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Old 23-08-2008, 18:36   #16
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Here is a site that has many of the calculations for 2000+ boats: It also has an explanation for each of the ratios. Compare my Schock 35 with and Island Packet 35 for example, and even though they are both the same length, beam, etc. it is clear which one I want to race in Puget Sound and which one I would choose to sail in the Pacific to Mexico in.

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Old 24-08-2008, 06:24   #17
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Originally Posted by svHyLyte View Post
There is an excellant article in this months edition of Good Old Boat written by Ted Brewer on this subject.... s/v HyLyte

Yep, that’s a great article from a designer with nearly impeccable credentials – although, I’d guess his commentary on some of the more avant-garde ware won’t please all…

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Old 24-08-2008, 11:18   #18
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pirate whatever gets you there!

It's like a lot of things, you really have to decide for yourself. There are good points for super heavy construction no doubt. I've had a few ( Hans Christian 38, Passport 47, Seawind 31) and sailed on and with a few Westsails of friends along the way. The Hans was a wonderful boat, but nearly impossible to go to weather in in a chop ...even motorsailing. One of my early boats was a Rawson 30. A full keel Garden design built up here in the NW for years. It was touted in the community as being a tough boat. I discovered when I outfitted mine that the hull was actually very thin. About 5/16 to maybe 3/8 max thick 2-3 ft from the keel. I sailed that boat down the west coast to mexico. I rarely got water in the cockpit. What a sweet little boat. It was properly built by a fishing boat builder who knew the sea. It didnt shudder and shake etc. Extremely light is probably bad and extremely heavy is probably bad also. Displacement is Displacement, it can either go into the stuff the boat is carrying or into the boat construction. At the end of the day a given hull shape with a given loaded weight will have a specific wetted area. My thinking has changed over the years for sure. They dont build airplanes with thick skins, they build them with thin skins and good supporting structure. But they are expensive!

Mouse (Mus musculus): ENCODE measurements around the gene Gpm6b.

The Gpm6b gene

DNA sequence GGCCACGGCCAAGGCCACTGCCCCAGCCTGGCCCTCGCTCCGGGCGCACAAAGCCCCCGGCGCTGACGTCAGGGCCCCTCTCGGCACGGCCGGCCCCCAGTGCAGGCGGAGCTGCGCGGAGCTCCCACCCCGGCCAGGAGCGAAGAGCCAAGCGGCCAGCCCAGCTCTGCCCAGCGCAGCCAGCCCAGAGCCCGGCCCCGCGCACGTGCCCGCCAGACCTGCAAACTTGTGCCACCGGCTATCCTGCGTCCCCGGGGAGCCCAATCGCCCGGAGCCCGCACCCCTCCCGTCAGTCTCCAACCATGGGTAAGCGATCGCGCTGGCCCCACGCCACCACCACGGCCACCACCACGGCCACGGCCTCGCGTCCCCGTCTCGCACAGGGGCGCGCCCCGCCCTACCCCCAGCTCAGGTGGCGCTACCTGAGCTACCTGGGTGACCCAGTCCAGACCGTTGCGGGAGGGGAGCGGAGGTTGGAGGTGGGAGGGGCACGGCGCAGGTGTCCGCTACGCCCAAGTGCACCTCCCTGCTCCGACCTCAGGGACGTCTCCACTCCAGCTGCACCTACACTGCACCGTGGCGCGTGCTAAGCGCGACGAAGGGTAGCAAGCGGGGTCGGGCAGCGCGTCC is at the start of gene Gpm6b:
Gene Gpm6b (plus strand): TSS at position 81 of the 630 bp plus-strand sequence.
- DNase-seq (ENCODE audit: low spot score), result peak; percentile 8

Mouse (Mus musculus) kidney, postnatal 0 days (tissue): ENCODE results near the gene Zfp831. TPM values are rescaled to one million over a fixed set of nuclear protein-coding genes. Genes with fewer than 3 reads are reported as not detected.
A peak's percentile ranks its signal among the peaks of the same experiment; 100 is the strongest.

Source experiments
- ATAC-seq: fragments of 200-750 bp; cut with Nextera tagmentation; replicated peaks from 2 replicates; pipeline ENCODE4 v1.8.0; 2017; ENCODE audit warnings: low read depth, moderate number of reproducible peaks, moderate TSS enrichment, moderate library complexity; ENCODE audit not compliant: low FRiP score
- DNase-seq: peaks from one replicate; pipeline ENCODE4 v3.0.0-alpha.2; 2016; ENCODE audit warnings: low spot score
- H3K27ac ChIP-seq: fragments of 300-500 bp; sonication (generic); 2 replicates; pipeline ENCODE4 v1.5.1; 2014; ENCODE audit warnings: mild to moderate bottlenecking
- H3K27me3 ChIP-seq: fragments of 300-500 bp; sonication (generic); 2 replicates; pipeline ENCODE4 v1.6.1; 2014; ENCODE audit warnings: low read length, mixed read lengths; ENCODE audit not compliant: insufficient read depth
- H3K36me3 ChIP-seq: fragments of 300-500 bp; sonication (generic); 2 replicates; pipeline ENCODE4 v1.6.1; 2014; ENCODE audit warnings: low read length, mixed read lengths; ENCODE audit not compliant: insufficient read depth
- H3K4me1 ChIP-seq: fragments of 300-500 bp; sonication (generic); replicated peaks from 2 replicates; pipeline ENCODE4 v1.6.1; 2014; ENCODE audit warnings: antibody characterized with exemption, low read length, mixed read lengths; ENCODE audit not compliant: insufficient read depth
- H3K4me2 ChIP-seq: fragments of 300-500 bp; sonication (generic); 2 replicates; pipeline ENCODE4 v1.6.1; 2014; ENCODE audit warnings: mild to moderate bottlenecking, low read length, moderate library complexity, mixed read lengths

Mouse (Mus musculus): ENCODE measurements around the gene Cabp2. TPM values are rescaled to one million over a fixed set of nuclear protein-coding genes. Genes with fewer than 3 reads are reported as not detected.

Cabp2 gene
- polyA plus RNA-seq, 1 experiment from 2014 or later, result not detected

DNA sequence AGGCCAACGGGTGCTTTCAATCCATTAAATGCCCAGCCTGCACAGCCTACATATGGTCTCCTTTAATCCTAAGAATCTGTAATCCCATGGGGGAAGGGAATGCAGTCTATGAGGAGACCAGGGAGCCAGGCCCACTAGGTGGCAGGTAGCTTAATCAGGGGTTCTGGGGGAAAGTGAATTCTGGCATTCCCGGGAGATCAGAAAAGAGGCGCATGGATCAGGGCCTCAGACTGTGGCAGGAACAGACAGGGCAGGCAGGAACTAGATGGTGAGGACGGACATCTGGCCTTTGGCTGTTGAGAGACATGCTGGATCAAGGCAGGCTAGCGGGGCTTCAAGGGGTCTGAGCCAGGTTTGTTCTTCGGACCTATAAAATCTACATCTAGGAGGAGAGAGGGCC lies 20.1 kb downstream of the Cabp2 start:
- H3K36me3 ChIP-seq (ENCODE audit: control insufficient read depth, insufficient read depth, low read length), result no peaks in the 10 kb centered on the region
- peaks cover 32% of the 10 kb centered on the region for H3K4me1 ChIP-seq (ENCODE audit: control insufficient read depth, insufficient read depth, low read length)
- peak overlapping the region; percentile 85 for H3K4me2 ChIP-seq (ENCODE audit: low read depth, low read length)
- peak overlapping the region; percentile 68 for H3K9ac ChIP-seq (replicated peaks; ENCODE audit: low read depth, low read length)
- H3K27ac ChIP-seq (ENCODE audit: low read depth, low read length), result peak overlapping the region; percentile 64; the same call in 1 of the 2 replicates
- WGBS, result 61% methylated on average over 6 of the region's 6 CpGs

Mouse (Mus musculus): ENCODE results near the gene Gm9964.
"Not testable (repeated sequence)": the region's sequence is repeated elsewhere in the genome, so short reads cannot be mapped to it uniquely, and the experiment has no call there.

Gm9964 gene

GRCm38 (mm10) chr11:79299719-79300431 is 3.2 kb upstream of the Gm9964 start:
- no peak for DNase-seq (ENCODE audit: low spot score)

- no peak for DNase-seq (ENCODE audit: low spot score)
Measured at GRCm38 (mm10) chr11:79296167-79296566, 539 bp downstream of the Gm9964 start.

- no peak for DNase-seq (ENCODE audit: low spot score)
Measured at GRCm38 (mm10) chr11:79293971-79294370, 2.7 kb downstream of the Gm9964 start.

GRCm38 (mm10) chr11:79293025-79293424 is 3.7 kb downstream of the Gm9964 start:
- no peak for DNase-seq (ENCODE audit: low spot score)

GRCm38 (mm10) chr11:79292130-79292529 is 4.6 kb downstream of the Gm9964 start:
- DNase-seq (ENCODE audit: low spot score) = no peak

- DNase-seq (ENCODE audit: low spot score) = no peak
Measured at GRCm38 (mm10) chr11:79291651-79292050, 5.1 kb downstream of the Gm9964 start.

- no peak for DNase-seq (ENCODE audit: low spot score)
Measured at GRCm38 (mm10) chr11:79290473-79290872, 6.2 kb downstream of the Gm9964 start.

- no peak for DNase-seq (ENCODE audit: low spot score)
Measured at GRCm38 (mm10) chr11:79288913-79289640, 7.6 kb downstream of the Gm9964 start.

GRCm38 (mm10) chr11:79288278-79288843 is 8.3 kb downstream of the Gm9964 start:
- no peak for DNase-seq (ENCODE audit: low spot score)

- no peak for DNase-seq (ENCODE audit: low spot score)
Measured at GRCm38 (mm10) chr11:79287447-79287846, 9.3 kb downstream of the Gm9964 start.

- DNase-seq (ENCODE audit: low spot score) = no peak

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Old 24-08-2008, 11:29   #19
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wow! that is a great site! Compare Hans C 38 with an Island Packet 38 and you will see what I'm talking about. Very similar specs, but the IP is 6000 lbs lighter. That's 3 tons of liveaboard gear!
LWLIsland Packet 38 33.02Hans Christian 38 33BeamIsland Packet 38 12.73Hans Christian 38 12.25DisplacementIsland Packet 38 21532Hans Christian 38 27500
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Old 25-08-2008, 11:38   #20
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Hidden cost of displacement

If you purchase a relatively light boat and load it down with full liveaboard gear, extra luxuries and people, etc, sinking that designed waterline several inches, your boat will be much stiffer.

At first this seems great; you don't need to reef as early, the boat sails with less heel, everything is just more comfy... but you've increased the net forces on everything. So your rigging and fittings may now be somewhat undersized since it was spec'ed for a lower displacement, the cycles are higher load. You may end up breaking gear more often, and extreme weather is more dangerous to your boat even though the increased sea-kindliness of the boat makes that weather seem less scary to you so you're more likely to try to tough through it.

For this reason it's better to select a boat which is designed to suit the amount of gear you really plan on dragging around with you. Heavy displacement cruisers may cost more (though maybe not if you price them by the pound), but it's because they need different weight of rigging to do a different job.
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Old 25-08-2008, 16:13   #21
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My partner & I cruise a 40' monohull that weighs well under 20,000 pounds even with full tanks, fully laden with everything that we (don't) need. I would take that boat anywhere. One can get too focussed on trying to find the perfect boat when the perfect boat is, in fact, whatever boat you have.

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